» Ravi Shankar is an author, cartoonist and columnist for The New Indian Express in New Delhi.

Indian Science Congress 2019


All about Makar Sankranti – FP Staff

Surya Deva

FirstpostOne of the most ancient of Hindu festivals, Makar Sankranti is celebrated in different parts of the country in different ways with great fanfare. Sankranti denotes the entry of the sun into the zodiac sign of Makara (Capricorn) as it travels on its celestial path. This transition welcomes longer and warmer days. The festival is associated with colorful decorations, spring harvest fairs, ritual bathing, kite flying, bonfires and elaborate feasts. – FP Staff


While most Hindu festivals are celebrated as per the lunar cycle, Makar Sankranti follows the solar cycle. Dedicated to Lord Surya, the day marks the onset of summer and beginning of auspicious period uttarayan. The connection with uttarayan dates back to the Mahabharata when Bhishma Pitamah lay down on a bed of arrows and waited for the sun to be in uttarayan to breath his last.

Cooking rice porridge (pongal) for Surya Deva

Harvest festival

For most parts of India, this period is a part of early stages of the rabi crop and agricultural cycle, where crops have been sown and the hard work in the fields is almost complete. The longer spell of sunlight is important for the crops, and also acts as a retreat for everybody who has been dreading the winter months. The harvest festival is celebrated across the country with much fervor and gaiety. While the harvest festival in Punjab is called as Lohri, in Assam its known as Bhogali Bihu and the southern states term it as Pongal.

Sadhu offering water to the sun at the Kumbh Mela (2013)

Holy dip

Makar Sankranti also marks the beginning of six months auspicious period for Hindus known as Uttarayana period. Every twelve years, the Hindus observe Makar Sankranti with one of the world’s largest mass pilgrimages and bathe in the holy rivers at the Kumbh Mela.  This year, the Ardh Kumbh Mela at Prayagraj will begin from January 14 and continue till March 3 at the Triveni Sangam—the holy confluence of river Ganga, Yamuna, and Saraswati. Many thousands of devotees are expected to arrive in the city to take a holy dip in the Triveni Sangam.

Sesame Seed Ladoos


Sesame seeds (til) are used in almost every Makar Sankranti recipes. As per the Hindu view, sesame seeds helps to cleanse the soul and improve spiritual awakening. In Maharashtra, the practice of exchanging sweets made of til such as tilgul ladoo and gulachi poli is common. The exchange is considered as a token of goodwill, while these foods give energy as well as helps to keep us warm. While exchanging, people greet each other with the words, “Til gul ghyaa, goad goad bola!” meaning “eat tilgul and speak sweet words”.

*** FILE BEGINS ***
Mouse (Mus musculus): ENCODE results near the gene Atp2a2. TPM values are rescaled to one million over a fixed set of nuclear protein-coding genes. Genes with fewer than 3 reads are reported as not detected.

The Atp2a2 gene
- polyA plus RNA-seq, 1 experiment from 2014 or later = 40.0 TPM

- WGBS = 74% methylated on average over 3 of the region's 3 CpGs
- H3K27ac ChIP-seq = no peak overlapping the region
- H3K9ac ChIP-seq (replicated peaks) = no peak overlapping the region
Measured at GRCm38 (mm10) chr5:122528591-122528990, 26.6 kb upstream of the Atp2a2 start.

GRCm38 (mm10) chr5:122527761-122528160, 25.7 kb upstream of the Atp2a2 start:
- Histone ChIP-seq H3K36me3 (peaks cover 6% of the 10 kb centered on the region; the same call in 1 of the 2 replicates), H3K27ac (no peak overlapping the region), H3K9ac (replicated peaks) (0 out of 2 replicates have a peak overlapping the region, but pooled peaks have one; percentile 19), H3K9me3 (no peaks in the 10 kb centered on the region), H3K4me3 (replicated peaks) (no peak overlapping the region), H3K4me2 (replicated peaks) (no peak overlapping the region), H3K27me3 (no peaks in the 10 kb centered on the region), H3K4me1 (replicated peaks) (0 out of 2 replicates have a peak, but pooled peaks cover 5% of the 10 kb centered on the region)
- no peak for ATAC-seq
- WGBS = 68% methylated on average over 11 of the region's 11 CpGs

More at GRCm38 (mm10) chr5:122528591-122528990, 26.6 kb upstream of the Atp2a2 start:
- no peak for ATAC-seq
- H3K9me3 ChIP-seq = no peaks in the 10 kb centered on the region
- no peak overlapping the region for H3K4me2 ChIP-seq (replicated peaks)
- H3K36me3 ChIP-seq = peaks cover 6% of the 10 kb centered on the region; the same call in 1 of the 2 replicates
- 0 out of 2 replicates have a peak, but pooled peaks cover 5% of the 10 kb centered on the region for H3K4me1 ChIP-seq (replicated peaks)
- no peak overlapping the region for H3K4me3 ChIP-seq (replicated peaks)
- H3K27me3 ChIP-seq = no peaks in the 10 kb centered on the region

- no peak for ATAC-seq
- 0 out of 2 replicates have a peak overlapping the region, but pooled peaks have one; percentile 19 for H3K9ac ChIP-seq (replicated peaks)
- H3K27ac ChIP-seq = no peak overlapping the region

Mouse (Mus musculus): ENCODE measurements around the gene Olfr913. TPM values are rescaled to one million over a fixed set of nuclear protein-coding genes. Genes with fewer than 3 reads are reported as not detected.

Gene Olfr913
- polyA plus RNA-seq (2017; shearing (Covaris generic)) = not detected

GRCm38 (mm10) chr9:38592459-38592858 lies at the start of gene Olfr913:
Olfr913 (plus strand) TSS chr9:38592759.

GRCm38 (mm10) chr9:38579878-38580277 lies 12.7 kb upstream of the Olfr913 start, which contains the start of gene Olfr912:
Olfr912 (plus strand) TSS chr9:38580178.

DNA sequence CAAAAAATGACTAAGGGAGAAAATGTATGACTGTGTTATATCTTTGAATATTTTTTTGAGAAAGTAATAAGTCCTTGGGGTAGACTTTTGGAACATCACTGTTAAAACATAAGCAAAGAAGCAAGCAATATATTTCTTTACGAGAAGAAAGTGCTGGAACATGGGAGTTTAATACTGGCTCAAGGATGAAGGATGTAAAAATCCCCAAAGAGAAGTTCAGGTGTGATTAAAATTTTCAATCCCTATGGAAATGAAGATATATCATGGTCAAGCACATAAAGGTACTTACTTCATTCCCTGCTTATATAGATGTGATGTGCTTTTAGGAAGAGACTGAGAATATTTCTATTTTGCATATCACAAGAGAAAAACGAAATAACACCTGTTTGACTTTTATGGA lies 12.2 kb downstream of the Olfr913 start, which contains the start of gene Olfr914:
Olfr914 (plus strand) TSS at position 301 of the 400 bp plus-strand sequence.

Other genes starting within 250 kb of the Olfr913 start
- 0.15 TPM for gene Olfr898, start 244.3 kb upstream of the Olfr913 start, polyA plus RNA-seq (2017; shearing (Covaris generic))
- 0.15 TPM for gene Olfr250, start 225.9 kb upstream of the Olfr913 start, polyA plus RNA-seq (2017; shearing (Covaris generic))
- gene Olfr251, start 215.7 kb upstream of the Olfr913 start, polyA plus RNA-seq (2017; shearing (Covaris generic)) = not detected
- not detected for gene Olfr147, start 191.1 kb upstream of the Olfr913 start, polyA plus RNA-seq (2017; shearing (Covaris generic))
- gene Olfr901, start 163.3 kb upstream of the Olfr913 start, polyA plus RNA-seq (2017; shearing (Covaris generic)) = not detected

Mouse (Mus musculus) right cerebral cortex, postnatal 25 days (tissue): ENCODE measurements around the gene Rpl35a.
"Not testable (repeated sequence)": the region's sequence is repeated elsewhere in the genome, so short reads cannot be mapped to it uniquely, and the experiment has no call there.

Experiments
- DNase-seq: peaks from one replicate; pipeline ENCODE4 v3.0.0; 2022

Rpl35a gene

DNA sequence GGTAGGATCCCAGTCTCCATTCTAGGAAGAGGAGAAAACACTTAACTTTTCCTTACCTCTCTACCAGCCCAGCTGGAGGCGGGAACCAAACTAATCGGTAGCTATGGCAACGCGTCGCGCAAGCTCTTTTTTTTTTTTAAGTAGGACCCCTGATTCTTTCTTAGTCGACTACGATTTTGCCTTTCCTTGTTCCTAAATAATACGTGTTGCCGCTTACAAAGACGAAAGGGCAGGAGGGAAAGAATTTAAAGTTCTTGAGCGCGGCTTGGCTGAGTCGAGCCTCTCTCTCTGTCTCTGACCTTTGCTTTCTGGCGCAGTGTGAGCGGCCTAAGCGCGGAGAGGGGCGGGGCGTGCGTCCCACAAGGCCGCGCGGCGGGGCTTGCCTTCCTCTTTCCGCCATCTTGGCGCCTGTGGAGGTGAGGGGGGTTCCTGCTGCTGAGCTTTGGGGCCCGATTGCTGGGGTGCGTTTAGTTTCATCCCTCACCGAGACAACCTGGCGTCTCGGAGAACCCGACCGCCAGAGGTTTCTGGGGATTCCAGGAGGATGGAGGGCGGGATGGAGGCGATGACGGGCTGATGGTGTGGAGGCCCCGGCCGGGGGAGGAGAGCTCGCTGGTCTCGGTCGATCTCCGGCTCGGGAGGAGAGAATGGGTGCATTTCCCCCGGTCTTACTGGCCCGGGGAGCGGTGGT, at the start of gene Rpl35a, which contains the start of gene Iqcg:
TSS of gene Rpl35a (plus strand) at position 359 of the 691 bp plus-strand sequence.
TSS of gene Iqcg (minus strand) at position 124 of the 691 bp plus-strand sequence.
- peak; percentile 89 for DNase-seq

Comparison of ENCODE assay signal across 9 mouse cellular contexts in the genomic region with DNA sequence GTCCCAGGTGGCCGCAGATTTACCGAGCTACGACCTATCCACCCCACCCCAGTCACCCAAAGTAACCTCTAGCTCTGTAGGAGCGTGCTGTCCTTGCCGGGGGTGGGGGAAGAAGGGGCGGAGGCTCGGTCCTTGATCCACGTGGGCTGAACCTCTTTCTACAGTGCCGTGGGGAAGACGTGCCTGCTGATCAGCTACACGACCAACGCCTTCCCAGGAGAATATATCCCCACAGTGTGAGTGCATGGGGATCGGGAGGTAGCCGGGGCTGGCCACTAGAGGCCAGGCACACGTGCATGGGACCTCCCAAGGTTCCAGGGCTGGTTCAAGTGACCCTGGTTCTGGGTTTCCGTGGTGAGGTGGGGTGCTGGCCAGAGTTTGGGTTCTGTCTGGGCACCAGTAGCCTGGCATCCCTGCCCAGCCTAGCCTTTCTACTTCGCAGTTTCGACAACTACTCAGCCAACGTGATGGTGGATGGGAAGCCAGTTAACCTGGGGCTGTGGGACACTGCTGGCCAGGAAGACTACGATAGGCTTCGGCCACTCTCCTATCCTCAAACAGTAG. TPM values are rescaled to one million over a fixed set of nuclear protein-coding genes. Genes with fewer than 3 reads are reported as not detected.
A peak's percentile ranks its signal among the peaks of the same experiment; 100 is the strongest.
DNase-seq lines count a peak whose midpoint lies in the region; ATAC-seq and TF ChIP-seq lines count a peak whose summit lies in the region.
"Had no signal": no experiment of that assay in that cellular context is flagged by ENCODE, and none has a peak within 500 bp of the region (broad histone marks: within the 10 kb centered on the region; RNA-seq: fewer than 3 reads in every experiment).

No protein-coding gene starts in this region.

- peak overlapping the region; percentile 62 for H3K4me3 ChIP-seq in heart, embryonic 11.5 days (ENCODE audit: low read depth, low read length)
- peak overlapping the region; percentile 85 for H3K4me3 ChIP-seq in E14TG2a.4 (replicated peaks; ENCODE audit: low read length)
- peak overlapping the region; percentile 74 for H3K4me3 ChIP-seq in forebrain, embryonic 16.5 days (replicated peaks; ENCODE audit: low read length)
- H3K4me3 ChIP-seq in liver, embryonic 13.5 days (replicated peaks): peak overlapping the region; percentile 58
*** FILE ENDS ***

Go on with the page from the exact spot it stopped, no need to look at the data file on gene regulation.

In Delhi and Haryana, people cook ghee churma, kheer and halwa. In Punjab, it is a tradition to consume khichdi and jaggery. Sankrati is one of the major festivals of Rajasthan. The day is celebrated with special Rajasthani delicacies and sweets such as pheenitil-paati, gajak, kheer, ghevar, pakodi, puwa, and til-laddoo.

Enthusiasts flying kites various shapes of kites on the second day of International Kite Festival, in Ahmedabad on Monday (2018).

Kite flying

The morning of Makar Sankranti witnesses colorful kites wafting in the sky. In Gujarat, flying kites and competing with others is regarded as one of the biggest festivals. Scores of people from not only around the country, but across the world, come to participate in the annual International Kite Festival (Uttarayan), the preparations for which begin months in advance. – Firstpost, 13 January 2019

Arunachala Hill


Church Of South India caught in a web of irregularities – M.R. Subramani

Church of South India Synod

M.R. SubramaniChurch of South India assets across South India are in the region of Rs 1 lakh crore. It reportedly receives at least Rs 1,000 crore annually in the form of donations and various other offerings, and it manages over 5,000 educational institutions across southern India. –  M.R. Subramani

India’s second-largest Christian Church—Church of South India (CSI)—is in the eye of a storm. Its administrators have been charged with committing irregularities to the tune of thousands of crores. CSI’s cash and properties have been unlawfully stashed away and this has led to the arrest of its former official.

The CSI is the largest Protestant denomination in the country. It is a union of Churches of Anglican, Methodist, Congregational, Presbyterian and Reformed. It was formed in 1947 after long negotiations between Churches and has 24 dioceses, each supervised by a bishop.

The Church is governed by a synod that is headed by a moderator or presiding bishop, elected from among those heading the dioceses, every two years. Thanks to the generousness of its members, the CSI has a huge amount of money and properties. Besides, it manages and runs over 5,000 educational institutions across southern India.

CSI assets across South India are in the region of Rs 1 lakh crore. It reportedly receives at least Rs 1,000 crore annually in the form of donations and various other offerings.